The unintended side-effect of mummy fitspo

Dad bod might be a joke on Instagram, but mum bod is no joke.

No siree. We all know that if we’re a self-respecting social-media mother, we don't just grow and pump out a baby, we swap the carbs for a diet of sleep deprivation and cold coffee.

The only crunching we’re doing is of our abdominals, preferably with blow dried hair, baby spew-free workout gear and smile courtesy of Insta-sponsored at-home teeth whitening kit. While our Insta husband takes our photo, bubs sucks contentedly on the baby bar that our supplement sponsor has sweetly provided. Welcome to #yummymummy #fitmom.

If you don’t “bounce” back with a six pack, are you really doing motherhood right?Credit:Dreamtime

Fitspiration has well and truly infiltrated contemporary motherhood and while there are undoubtedly some incredibly impressive mums out there, for many the deluge (22.7 million #fitmoms, 2.1 million #fitmums and about half a million yummymummies) only adds pressure to "bounce back" and look a certain way during one of the most significant physical and psychological changes of our lives.

Dr Ivanka Prichard has spent years researching body image and the impact of social media. Knowing that previous research revealed as many as 72 per cent of women don’t like their bodies, and research shows there is a spike in the dislike after they have given birth, she and her colleagues wondered about the influence of the growing volume of fitspo content targeting new mothers.

In a new study, Prichard found that exposure to general fitspo images or mum-specific fitspo resulted in greater negative mood among the 173 mums who participated.

While a focus on nourishing ourselves and being active is important for our health at any size, fitspo focuses us on weight loss and one type of body – an idealised, thin body – and, specifically for new mums, on “bouncing back” to their pre baby weight, as quickly as possible.

“They’ve got a photo of them having bounced back, but there’s not the photo where they’ve got spew all over them or their hair hasn’t been done yet – the real parenting moments aren’t there, so it does sell an incomplete message,” Prichard explains. “You can understand why women might feel negative in response to the ideals that they see around them and the morals that might be placed on them.”

And, intentional or not, moral superiority is a thing when #fitspo is produced against a backdrop of publicity about the obesity epidemic, and the ripple effect of parental body image on children.

Prichard found that those who tend to compare their body to other women’s were also “more negatively affected”.

Prichard found that exposure to general fitspo images or mum-specific fitspo resulted in greater negative mood

It can be hard not to compare of course. Being pregnant for the first time, I was insatiably curious about other mums' bodies, paying attention for the first time to that transformation.

Unlike the many goddesses of Instagram, with their lack of bloating or apparent weight gain beyond their perfectly rounded bumps, I grew more like a fully rounded raisin. Pregnancy didn’t “sit well” on me and, after my daughter was born, I didn’t rebound with a six pack six weeks (or even six months) later.

Thankfully, my body image was relegated to the back seat while appreciation of my body's function took precedence, but the question lingered; if you haven’t “bounced” quickly and aren’t “bouncing” with your hair coiffed, stain-free clothing and jubilant baby,  are you really doing it right?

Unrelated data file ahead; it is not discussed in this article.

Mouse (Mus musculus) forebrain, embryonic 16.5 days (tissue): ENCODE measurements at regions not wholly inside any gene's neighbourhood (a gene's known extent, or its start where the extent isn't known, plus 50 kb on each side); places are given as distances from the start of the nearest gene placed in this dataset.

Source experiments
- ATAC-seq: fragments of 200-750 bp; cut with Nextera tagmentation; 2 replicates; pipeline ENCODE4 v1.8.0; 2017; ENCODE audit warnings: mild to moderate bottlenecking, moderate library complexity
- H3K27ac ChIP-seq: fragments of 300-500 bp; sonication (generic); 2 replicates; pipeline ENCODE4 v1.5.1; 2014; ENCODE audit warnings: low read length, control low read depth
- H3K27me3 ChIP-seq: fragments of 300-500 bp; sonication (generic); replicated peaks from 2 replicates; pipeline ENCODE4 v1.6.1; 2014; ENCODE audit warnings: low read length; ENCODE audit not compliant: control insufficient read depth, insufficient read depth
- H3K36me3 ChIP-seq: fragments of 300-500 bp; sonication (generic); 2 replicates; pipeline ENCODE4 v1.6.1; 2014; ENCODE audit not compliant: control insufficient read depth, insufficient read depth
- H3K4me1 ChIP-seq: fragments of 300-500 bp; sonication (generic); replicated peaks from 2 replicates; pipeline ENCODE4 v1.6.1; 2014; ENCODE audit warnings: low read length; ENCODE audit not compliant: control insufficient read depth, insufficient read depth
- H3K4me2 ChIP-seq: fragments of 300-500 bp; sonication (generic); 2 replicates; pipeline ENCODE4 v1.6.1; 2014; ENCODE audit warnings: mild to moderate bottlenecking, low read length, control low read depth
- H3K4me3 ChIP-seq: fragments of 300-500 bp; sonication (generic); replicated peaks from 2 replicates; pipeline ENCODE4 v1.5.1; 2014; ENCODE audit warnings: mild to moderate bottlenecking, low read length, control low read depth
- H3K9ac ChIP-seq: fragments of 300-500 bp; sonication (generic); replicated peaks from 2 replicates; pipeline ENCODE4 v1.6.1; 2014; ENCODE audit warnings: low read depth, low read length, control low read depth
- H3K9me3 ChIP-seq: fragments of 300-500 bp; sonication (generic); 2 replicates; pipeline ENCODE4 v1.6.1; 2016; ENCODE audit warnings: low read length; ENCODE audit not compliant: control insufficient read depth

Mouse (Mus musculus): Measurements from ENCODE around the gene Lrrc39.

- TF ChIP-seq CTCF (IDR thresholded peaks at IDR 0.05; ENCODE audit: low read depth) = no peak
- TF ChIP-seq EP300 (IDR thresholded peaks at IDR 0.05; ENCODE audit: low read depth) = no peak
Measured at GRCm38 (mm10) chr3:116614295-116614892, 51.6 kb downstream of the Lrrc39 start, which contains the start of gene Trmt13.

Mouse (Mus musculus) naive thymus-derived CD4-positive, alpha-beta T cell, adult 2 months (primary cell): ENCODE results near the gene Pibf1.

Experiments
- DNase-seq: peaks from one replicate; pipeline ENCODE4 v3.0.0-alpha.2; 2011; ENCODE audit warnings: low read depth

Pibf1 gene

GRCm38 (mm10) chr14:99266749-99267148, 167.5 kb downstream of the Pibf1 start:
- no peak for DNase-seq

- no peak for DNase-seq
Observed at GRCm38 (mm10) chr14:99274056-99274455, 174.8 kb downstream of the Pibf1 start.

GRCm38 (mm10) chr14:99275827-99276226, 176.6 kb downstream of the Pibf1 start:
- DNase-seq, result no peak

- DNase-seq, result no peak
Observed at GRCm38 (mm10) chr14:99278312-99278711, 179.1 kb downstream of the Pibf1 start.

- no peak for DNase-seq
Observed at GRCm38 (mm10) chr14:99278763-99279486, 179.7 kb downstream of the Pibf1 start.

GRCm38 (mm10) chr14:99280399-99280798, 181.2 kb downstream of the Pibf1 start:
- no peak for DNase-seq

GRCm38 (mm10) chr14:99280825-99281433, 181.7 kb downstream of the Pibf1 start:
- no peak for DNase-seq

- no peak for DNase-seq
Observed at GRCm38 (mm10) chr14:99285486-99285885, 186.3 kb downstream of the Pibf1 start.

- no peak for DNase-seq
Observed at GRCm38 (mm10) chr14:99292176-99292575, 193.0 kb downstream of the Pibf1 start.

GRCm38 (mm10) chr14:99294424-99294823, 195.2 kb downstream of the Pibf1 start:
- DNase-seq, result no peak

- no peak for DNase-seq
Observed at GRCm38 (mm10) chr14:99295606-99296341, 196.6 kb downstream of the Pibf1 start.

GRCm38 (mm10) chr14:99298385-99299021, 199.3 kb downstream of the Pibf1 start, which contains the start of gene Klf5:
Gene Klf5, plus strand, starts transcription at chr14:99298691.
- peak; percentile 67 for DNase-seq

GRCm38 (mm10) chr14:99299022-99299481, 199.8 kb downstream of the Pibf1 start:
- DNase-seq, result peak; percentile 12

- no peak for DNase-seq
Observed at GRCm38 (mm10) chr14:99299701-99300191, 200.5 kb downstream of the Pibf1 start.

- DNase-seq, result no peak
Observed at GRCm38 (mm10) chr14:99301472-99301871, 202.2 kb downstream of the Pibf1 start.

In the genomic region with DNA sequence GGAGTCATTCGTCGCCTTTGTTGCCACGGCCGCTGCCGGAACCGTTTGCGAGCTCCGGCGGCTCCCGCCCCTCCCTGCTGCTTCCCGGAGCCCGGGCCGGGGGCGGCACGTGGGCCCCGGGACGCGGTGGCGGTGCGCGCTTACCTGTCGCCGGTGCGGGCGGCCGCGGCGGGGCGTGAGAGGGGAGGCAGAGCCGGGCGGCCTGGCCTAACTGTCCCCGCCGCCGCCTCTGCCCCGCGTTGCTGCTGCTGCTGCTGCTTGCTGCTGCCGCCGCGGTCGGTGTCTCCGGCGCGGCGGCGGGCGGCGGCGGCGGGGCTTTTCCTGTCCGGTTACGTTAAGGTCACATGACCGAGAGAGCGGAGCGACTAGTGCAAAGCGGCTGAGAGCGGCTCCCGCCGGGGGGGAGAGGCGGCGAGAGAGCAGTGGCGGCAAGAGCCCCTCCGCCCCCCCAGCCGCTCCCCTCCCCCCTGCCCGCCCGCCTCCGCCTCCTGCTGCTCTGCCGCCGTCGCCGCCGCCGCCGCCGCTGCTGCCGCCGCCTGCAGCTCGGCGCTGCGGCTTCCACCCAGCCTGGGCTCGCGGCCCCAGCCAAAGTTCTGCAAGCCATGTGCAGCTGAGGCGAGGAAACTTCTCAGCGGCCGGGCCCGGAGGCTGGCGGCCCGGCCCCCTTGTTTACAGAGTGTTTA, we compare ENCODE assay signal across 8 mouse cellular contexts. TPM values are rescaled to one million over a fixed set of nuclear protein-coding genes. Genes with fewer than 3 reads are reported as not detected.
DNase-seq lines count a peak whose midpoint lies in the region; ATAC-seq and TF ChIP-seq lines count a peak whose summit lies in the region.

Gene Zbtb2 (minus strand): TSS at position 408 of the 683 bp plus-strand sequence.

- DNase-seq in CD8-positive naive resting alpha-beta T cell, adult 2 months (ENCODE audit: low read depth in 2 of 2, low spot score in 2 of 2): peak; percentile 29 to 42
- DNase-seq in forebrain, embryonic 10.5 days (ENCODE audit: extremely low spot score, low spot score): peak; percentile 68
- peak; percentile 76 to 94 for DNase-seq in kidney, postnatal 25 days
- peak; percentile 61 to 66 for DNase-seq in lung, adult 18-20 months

Other new mums, IRL, felt the same according to Prichard’s research.

“When looking at those fitness images, mothers were comparing, not just their appearance but how much time it might take out of their day to look like that or comparing the time that they have for self care in general,” she says.

The implicit message that new mums need to immediately regain control over their wayward bodies may be an extension of our attitudes towards female bodies in general.

“We place much greater emphasis on the physical form of women,” Prichard agrees. “It’s not to say men arean’t dissatisfied with their bodies … but becoming a dad might provide them with a bit of reprieve from being the buff, muscular man that they might have aspired to in the past because they are sleeping less and they have less time to do exercise because they are looking after the baby. Mums have to do all of that too but we don’t get a reprieve.”

The message new mums need to regain control over their wayward bodies may be an extension of our attitudes towards female bodies in general.

Instagram certainly hasn’t created the issue, but it provides “much more constant exposure to these types of images” Prichard says, and we are no longer just comparing ourselves with celebrities but peers who only post near perfect photos of themselves.

The upside is that we have control over who we follow on Instagram, so we can “curate the material”, and follow those who make us feel better not worse about motherhood.

The point is not to demonise thin, fit women or those who conform to the expectations and want to prove they are doing motherhood “right” one six pack at a time, it is to recognise the influence of the tacit pressure placed upon us all.

“We want to change the conversation about what a woman’s body should be like after birth,” says Prichard, who has created Body Confident Mums along with two fellow researchers and mums.

“We want people to feel confident looking after themselves and it's really hard to look after yourself if you don't appreciate yourself for who you are and what you can do. If we can promote that then we can move towards promoting healthier behaviours and longer term health both physically and mentally for mothers.”

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